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  • This illustration shows how the AIDS-causing virus normally buds and releases from an infected cell (upper right to middle left) and how a new approach to fighting the virus could render release virus particles noninfectious (upper right, curing back to the left). The blue band in the illustration represents the surface of an infected cell. The process begins at the upper right as a new HIV particle begins to emerge or bud from an infected cell (first two light blue partial spheres), with viral envelope proteins protruding from the emerging virus particle. The budded particle is shown at the center, now with a cutaway view of the inside of the HIV, which includes Gag proteins (yellowish orange) and Pol proteins (blue), which include enzymes needed for the virus to replicate. At this point the virus is still attached to the cell. The last two HIV particles on the left represent the normal budding process, in which the HIV particle or “viron” is released from the cell, with an orange capsid protein inside the virus carrying the enzymes that make it infectious. University of Utah scientists have found that if they can delay the budding process – represented by the three HIV particles extending from the center to the middle right – they can render it noninfectious. In that case, the delay allows the enzymes inside the HIV particle to leak back into the host cell, so that when the virus finally is released, it lacks the enzymes in the capsid protein that makes it infectious.
    Saveez Saffarian, University of Utah
    This illustration shows how the AIDS-causing virus normally buds and releases from an infected cell (upper right to middle left) and how a new approach to fighting the virus could render release virus particles noninfectious (upper right, curing back to the left). The blue band in the illustration represents the surface of an infected cell. The process begins at the upper right as a new HIV particle begins to emerge or bud from an infected cell (first two light blue partial spheres), with viral envelope proteins protruding from the emerging virus particle. The budded particle is shown at the center, now with a cutaway view of the inside of the HIV, which includes Gag proteins (yellowish orange) and Pol proteins (blue), which include enzymes needed for the virus to replicate. At this point the virus is still attached to the cell. The last two HIV particles on the left represent the normal budding process, in which the HIV particle or “viron” is released from the cell, with an orange capsid protein inside the virus carrying the enzymes that make it infectious. University of Utah scientists have found that if they can delay the budding process – represented by the three HIV particles extending from the center to the middle right – they can render it noninfectious. In that case, the delay allows the enzymes inside the HIV particle to leak back into the host cell, so that when the virus finally is released, it lacks the enzymes in the capsid protein that makes it infectious.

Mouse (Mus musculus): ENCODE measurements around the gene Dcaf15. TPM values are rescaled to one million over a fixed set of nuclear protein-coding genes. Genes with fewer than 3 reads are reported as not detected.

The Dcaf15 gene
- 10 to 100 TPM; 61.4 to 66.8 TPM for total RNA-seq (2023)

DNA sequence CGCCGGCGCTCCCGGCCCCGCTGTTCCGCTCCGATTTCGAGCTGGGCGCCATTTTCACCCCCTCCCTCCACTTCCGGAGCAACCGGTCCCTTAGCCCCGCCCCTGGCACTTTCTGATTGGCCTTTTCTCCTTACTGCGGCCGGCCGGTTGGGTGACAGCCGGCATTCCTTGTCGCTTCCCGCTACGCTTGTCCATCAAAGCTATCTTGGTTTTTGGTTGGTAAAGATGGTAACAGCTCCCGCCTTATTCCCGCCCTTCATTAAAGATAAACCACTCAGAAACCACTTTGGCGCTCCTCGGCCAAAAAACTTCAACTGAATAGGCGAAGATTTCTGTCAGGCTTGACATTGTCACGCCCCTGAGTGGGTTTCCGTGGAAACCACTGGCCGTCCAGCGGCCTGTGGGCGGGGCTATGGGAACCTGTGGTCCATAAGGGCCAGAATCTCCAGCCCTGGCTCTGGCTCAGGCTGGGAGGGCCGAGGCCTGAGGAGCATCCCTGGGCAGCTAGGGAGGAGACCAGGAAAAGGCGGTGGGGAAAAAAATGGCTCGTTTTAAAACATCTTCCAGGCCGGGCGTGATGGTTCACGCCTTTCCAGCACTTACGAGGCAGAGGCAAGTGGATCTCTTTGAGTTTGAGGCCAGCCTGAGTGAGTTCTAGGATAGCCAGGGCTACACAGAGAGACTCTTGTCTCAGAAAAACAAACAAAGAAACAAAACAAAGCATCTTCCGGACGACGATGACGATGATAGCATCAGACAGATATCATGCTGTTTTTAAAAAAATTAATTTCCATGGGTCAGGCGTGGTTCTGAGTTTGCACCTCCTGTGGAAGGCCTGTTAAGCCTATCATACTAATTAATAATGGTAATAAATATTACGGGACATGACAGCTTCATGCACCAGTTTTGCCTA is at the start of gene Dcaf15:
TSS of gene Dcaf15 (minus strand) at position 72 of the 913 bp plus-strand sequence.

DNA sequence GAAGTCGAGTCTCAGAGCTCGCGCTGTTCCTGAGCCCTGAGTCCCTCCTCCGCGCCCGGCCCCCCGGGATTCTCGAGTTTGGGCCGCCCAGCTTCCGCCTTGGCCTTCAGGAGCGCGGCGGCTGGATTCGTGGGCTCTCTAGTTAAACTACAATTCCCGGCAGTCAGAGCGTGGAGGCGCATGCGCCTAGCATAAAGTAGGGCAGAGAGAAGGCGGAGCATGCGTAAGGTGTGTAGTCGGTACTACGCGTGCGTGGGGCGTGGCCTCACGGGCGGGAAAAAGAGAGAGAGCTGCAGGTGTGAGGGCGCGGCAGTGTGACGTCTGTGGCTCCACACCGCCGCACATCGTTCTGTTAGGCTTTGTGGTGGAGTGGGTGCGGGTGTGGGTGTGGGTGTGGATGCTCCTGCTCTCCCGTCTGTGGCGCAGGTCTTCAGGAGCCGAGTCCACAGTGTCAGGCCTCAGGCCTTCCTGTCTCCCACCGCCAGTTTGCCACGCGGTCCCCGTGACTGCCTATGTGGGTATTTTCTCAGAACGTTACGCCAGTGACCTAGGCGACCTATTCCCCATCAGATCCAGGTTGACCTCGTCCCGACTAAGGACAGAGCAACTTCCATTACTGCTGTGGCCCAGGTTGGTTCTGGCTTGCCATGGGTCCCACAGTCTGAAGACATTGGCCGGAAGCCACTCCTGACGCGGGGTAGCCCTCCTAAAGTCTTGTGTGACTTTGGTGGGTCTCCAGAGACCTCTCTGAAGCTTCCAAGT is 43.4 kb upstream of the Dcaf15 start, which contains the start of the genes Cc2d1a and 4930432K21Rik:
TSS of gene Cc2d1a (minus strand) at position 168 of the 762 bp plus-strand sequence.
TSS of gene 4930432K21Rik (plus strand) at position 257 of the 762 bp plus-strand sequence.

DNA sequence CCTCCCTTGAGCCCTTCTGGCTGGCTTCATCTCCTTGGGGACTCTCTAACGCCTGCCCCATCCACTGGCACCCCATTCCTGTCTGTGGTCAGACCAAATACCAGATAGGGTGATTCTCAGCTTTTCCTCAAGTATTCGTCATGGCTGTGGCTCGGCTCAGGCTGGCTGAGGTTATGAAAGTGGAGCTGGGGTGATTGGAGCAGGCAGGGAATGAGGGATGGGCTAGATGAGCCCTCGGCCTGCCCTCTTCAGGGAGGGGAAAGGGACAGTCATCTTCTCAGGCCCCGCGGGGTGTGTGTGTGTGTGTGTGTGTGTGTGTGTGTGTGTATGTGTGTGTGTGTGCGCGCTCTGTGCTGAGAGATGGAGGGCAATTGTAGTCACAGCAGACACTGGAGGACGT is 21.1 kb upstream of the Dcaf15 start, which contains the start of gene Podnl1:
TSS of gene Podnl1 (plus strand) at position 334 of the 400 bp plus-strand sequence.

• University of Utah researchers Saveez Saffarian and Mourad Bendjennat conducted a study suggesting a possible future approach to fighting AIDS. Current drugs inhibit a protein named protease to prevent HIV from replicating and infecting news cells. In laboratory experiments, the Utah scientists found a way to use protease itself to destroy the virus instead of helping it spread.
    Shanti Deemyad, University of Utah
    University of Utah researchers Saveez Saffarian and Mourad Bendjennat conducted a study suggesting a possible future approach to fighting AIDS. Current drugs inhibit a protein named protease to prevent HIV from replicating and infecting news cells. In laboratory experiments, the Utah scientists found a way to use protease itself to destroy the virus instead of helping it spread.
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